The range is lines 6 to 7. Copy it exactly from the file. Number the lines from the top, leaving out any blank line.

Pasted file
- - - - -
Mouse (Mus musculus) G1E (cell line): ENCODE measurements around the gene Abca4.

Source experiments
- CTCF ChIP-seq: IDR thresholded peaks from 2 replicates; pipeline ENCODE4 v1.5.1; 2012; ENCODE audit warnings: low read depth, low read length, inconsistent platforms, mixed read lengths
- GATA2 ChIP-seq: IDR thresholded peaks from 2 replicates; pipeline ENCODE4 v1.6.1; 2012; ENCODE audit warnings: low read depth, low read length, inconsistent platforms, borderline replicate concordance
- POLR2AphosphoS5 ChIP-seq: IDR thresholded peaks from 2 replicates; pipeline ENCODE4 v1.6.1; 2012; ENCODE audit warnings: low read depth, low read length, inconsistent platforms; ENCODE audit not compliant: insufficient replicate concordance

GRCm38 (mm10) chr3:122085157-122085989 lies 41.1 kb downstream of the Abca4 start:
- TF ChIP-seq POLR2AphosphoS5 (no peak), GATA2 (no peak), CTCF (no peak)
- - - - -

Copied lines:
GRCm38 (mm10) chr3:122085157-122085989 lies 41.1 kb downstream of the Abca4 start:
- TF ChIP-seq POLR2AphosphoS5 (no peak), GATA2 (no peak), CTCF (no peak)